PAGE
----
COLUMN: The final installment of the "Twilight" saga doesn't disappoint
Put all the Kristen Stewart acting jokes and Team Edward/Team Jacob hysteria aside, and what you’re left with in “The Twilight Saga: Breaking Dawn-Part Two” is a visually impressive science fiction/thriller with plenty of action and head-ripping-off to go around.
I’ll admit, I read all of the “Twilight” books when they first came out, but I only saw the inaugural movie and “Part One” of the two films made from the last novel in the series.
The first movie made me gag from its cheesiness. But “Part One” was a guilty, but nonetheless entertaining rental choice on an extremely late and boring night.
Before seeing it, I only could imagine the final chapter to the “saga” would be better. And, trust me, director Bill Condon (who worked on the fourth film) and crew certainly didn’t disappoint.
“Part Two” picks up right where its predecessor left off, in the process of cleaning up “Part One’s” post-birth — both in terms of the birth of Bella’s (Kristen Stewart) daughter Renesmee and Bella’s birth into full-fledged vampiredom. Bella is a newborn vampire, complete with bloodthirsty red eyes, flawless beauty and a fancy set of undead skills to match.
She wants to see her baby, but the “I want to suck your blood” thing and Jacob (Taylor Lautner) imprinting on Renesmee gets in the way. Thus, Edward (Robert Pattinson) takes her for a lively jog through the forest — a.k.a. running at break-neck speeds, scaling cliffs and tackling mountain lions — to try to get her newfound thirst under control.
From then, the movie is full of drama. A fair deal of humor is thrown into the mix, as Bella, out of her awkward human years, now is in her awkward years as a gorgeous vampire and has to learn to deal with the major adjustment. This is where Stewart eases up on her signature sulkiness and starts to let loose in her altered role.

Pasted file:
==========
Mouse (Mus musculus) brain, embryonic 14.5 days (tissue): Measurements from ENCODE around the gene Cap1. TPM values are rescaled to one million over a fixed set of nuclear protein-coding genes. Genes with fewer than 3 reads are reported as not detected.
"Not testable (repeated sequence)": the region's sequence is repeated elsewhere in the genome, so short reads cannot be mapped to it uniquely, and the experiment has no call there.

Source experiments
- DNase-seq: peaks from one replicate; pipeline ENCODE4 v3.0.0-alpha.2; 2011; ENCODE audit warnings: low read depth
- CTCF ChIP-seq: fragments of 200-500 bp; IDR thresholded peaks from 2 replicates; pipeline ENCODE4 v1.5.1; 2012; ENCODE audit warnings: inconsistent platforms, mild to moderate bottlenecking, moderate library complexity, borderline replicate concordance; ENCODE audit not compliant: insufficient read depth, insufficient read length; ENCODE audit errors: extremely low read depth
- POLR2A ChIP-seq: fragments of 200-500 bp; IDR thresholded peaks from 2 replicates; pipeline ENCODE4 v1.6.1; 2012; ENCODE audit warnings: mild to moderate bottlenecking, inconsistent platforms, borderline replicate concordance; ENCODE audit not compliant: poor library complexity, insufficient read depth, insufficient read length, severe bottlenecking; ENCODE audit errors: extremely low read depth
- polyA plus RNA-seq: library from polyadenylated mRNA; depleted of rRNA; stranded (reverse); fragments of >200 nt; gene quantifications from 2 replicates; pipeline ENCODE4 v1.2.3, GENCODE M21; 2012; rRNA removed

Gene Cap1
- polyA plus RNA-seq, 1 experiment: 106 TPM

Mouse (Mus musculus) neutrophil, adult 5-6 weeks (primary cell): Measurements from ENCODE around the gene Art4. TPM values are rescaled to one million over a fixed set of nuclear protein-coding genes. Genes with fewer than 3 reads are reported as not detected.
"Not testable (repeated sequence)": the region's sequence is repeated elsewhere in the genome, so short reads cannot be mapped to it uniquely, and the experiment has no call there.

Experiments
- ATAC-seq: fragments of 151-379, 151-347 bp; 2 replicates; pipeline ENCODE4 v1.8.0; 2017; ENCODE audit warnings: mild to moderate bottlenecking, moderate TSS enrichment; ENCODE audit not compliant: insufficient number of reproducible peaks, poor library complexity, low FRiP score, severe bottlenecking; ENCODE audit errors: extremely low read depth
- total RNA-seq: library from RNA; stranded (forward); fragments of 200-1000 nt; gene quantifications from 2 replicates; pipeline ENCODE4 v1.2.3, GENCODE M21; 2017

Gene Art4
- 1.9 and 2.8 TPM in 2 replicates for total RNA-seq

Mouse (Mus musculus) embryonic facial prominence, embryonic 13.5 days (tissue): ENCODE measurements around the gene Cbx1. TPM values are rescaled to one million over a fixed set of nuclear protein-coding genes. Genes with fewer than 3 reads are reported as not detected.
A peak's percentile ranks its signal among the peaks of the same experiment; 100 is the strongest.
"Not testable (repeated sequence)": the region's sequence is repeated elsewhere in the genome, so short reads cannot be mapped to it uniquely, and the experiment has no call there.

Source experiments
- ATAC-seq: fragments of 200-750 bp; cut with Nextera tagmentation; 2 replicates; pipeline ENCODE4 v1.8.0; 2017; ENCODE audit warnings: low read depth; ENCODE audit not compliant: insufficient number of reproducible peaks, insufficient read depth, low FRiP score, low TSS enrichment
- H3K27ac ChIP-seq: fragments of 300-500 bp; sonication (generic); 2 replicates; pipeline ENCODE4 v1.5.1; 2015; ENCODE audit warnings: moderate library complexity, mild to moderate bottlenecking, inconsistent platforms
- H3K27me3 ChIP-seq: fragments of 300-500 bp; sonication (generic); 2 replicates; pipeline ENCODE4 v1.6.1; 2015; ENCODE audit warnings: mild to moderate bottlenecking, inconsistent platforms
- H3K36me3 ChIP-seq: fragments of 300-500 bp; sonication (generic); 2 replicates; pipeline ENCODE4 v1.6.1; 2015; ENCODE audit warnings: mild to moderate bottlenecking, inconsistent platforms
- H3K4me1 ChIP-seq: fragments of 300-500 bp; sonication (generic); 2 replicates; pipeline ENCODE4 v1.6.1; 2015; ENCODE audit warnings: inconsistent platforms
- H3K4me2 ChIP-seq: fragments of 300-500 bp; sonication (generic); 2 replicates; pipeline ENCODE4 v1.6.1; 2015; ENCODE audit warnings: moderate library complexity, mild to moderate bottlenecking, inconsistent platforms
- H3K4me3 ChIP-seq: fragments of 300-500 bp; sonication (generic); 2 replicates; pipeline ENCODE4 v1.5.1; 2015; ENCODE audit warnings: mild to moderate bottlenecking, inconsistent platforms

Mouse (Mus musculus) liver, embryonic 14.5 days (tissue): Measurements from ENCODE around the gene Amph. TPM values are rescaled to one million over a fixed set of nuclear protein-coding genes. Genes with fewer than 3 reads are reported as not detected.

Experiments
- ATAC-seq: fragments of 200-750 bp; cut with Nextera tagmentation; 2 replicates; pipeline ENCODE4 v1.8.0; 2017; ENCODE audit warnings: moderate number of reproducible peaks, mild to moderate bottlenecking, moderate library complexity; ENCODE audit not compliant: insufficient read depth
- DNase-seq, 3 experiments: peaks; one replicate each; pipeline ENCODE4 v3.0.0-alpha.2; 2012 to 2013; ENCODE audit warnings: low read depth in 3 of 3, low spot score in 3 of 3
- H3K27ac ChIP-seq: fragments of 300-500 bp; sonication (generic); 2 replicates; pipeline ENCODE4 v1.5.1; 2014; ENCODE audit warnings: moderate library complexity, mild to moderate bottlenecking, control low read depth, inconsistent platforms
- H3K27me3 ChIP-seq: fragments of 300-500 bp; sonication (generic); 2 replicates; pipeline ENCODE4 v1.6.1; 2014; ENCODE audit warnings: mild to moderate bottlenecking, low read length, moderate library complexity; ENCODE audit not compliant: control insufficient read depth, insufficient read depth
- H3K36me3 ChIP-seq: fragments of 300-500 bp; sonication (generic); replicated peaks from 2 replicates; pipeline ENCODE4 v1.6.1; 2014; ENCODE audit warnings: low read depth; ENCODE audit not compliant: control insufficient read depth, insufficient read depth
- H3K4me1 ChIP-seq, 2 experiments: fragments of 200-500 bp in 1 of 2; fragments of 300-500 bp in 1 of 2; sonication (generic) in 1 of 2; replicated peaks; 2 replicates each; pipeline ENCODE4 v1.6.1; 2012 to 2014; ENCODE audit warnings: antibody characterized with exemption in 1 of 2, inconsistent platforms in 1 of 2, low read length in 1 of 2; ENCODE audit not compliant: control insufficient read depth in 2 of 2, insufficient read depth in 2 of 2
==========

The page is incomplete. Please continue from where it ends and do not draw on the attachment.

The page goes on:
What this movie also has that the others lacked is an interesting slew of minor supporting characters. The Volturi (coven of vampires who enforce vampire laws) are sure Renesmee (Mackenzie Foy) is some kind of unnatural threat against their kind and are dead set on confronting (and likely destroying) the Cullens. Alice (Ashley Greene), with her clairvoyant abilities, is able to warn the family and allows them time to gather friends and allies from across the globe to act as witnesses to Renesmee’s unthreatening nature.
Enter in Alaskan Kate (Casey LaBow), who can stun vampires with her taser-like physical electricity; Egyptian Benjamin (Rami Malek), who has insane control over the elements; Amazonian Zafrina (Judith Shekoni), who has the ability to create amazingly realistic visual illusions; and American nomad Garrett (Lee Pace), who is incredibly good looking and should’ve been introduced into the franchise much earlier.
Obviously, subtlety isn’t “Twilight’s” strong suit, so at certain points, it’s just best to go with the extremely over-the-top, computer generated flow — which is half the fun of watching it anyway. The most notable example is the tremendous fight scene between the Volturi and the Cullen mini-army. Extremely intense and well staged, a major twist is thrown into the mix — one that wasn’t included in the books — that only makes things that much more thrilling.
Those who have yet to buy into author Stephanie Meyer’s undead love saga are unlikely to change their personalities and suddenly laud “Twilight’s” worth as a film franchise. But readers and viewers who have followed the story since its inception will not be disappointed by this final chapter in their beloved series.
Like it or not, the saga’s success and popularity is as immortal as its undead characters — maybe it’s time to give into its “so-not-cool/I’m too hipster for this shit” cheesiness after all.
Emily Hopkins is an advertising junior.